Sailplane & Gliding
June - July 2010
Making a badge or record claim? Entering a comp? Make sure you are up to date with recent rule changes. Read how G Dale became a Club Class champ – twice, and discover why vintage gliders compete favourably with their modern counterparts in competitive aerobatics. It’s all in the June/July issue of S&G, along with essential advice on the ONLY way to spot a likely aerial collision hazard.
British Team member G Dale went to Nitra to practise for the Worlds and came home with two back-to-back Club Class titles, in the Pribina Cup and the Flight Challenge Cup. The flying was, he says, great fun. Exciting without being hard enough to be a lottery or frighteningly dangerous, and different enough to competing in the UK to really extend your experience.
In the last issue we looked at how competitive aerobatics can improve your flying. Here Graham Saw reveals how vintage gliders come into their own with slower or tighter aerobatic manoeuvres. He also has a theory that the sight of a colourful wooden glider arcing gracefully through the sky might just win the hearts of judges and influence their judging!
We have heard reports of some impressive flights recently. If you are thinking of making a badge or record claim, make sure you have read up on recent changes to the Sporting Code. FAI Badges Officer Basil Fairston summarises the changes for Official Observers and experienced pilots, and provides a run through of the procedures for pilots new to badge flying.
There have also been some significant changes to the Competition Rules that competition pilots should be aware of. Neil Goudie and James Ewence summarise the significant changes, which have taken into account feedback received by the BGA Comps Committee from competition pilots.
Whether you are planning a badge or record flight, taking part in a comp, soaring cross-country or just flying locally, make time to read the article from CAA Safety Promotion Officer David Cockburn and discover why the visual scan is still the ONLY way to spot likely aerial collision hazards.
Also in this issue: BGA Chairman Patrick Naegeli comments on the resourcefulness of glider pilots taking advantage of the disruption caused by volcanic ash, and on the BGA’s response to Eurocontrol’s draft rules on the Standardised European Rules of the Air. BGA Development Officer Alison Randle looks at how to make the most of the summer, with advice from the BGA National Coach and the BGA Communications Officer. Platypus talks to Hans-Werner Grosse, chief initiator of the ETA project. Justin Wills recalls his memorable – and expensive – Diamond height flight of 40 years ago. Alan Lapworth looks at how conditions determine the behaviour of near surface winds. The Shuttleworth Collection now owns a vintage glider, which, as Debb Evans reveals, looks set to steal the thunder of the newest and noisiest aeroplanes in the Collection. Mike Fox offers valuable advice on getting away from winch (or aerotow) launches. The CAA’s David Cockburn explains why the visual scan is still the only way to spot a likely aerial collision hazard. Andy Perkins looks at the role Juniors can play in determining a successful future for the sport. Neil Goudie and James Ewence provide a summary of the significant changes to the Competition Rules. Tricia Pearson reports on a successful safety day at The Gliding Centre and last, but not least, there’s the BGA club annual statistics.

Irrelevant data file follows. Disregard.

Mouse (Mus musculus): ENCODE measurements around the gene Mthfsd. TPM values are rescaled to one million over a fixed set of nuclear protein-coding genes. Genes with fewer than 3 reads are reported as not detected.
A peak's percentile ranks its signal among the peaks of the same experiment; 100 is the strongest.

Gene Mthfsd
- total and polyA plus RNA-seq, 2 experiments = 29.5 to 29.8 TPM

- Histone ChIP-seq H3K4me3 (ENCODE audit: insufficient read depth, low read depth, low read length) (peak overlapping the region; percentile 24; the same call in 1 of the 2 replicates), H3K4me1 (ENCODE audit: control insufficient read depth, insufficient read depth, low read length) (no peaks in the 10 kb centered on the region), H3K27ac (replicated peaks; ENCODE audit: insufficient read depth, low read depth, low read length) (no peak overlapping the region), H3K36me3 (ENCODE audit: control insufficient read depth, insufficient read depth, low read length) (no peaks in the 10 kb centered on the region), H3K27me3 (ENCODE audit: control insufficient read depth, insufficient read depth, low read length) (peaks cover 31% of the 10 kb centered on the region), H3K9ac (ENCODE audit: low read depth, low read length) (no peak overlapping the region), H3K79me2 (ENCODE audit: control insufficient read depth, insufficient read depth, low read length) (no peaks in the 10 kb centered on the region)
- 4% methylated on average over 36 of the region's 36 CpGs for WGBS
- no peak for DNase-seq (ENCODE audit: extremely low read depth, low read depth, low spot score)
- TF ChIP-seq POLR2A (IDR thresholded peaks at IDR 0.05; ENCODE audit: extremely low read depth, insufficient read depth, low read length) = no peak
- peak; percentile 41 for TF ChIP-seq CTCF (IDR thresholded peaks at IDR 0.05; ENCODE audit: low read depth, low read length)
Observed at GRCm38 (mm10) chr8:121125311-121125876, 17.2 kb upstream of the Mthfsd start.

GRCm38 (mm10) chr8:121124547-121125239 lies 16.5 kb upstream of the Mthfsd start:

Fly safely and have fun.
Editor, Sailplane & Gliding
’Tis the season to be jolly – so enjoy
Alison Randle asks whether we are making the most of summer, with advice from Mike Fox on flying activities and words of wisdom on promoting your club from Keith Auchterlonie
Susan Newby reports back from Friedrichshafen with a look at those aircraft that look and fly like sailplanes, but which are not recognised as such in the UK by regulators
With volcanic ash grounding IFR traffic, Sarah Kelman set out to explore the Stansted and Luton Control Zones in her ASW 28
Why it pays to practise hard
Club Class champ G Dale explains why taking part in the Pribina Cup is an excellent wake-up for comp pilots
Tale of an expensive Diamond
Justin Wills shares a vivid recollection of his Diamond height flight during which the Dart he shared with his father, Philip, was struck by lightning at 23,000ft
Planning a badge or record claim?
FAI Badges Officer Basil Fairston reports on recent changes to the Sporting Code that you need to know for badge and record claims
Wind, gusts and wind gradients
Glider pilots need to be able to meet the challenge of near surface winds. Alan Lapworth looks at how conditions determine the behaviour of this layer
Old kid in town
The shiny, noisy and fast aeroplanes of the Shuttleworth Collection are about to have their thunder stolen by the acquisition of a vintage glider, reveals Debb Evans
Vintage glider aerobatics
Vintage gliders come into their own with the slower or tighter aerobatic manoeuvres. Graham Saw’s Lunak competes favourably with modern gliders and, he says, a colourful wooden glider arcing through the sky gracefully will hopefully win the hearts of judges
It’s not always easy to get away from a winch launch (or aerotow). BGA National Coach Mike Fox offers some valuable advice
See and avoid
CAA Safety Promotion Officer David Cockburn explains why the visual scan is still the only way to spot likely aerial collision hazards
Yo… old man!
Andy Perkins looks at the important role to be played by Juniors
Neil Goudie and James Ewence report on recent changes to the Competition Rules
‘Tug on fire…’
…but it was part of an emergency response exercise held during The Gliding Centre’s safety day. Tricia Pearson reports
Also in this issue:
BGA news; your letters; Platypus interviews Hans-Werner Grosse; Gliding Gallery; BGA annual club statistics; obituaries; club gallery; club focus – Surrey Hills; club news; BGA Badges; incident and accident summaries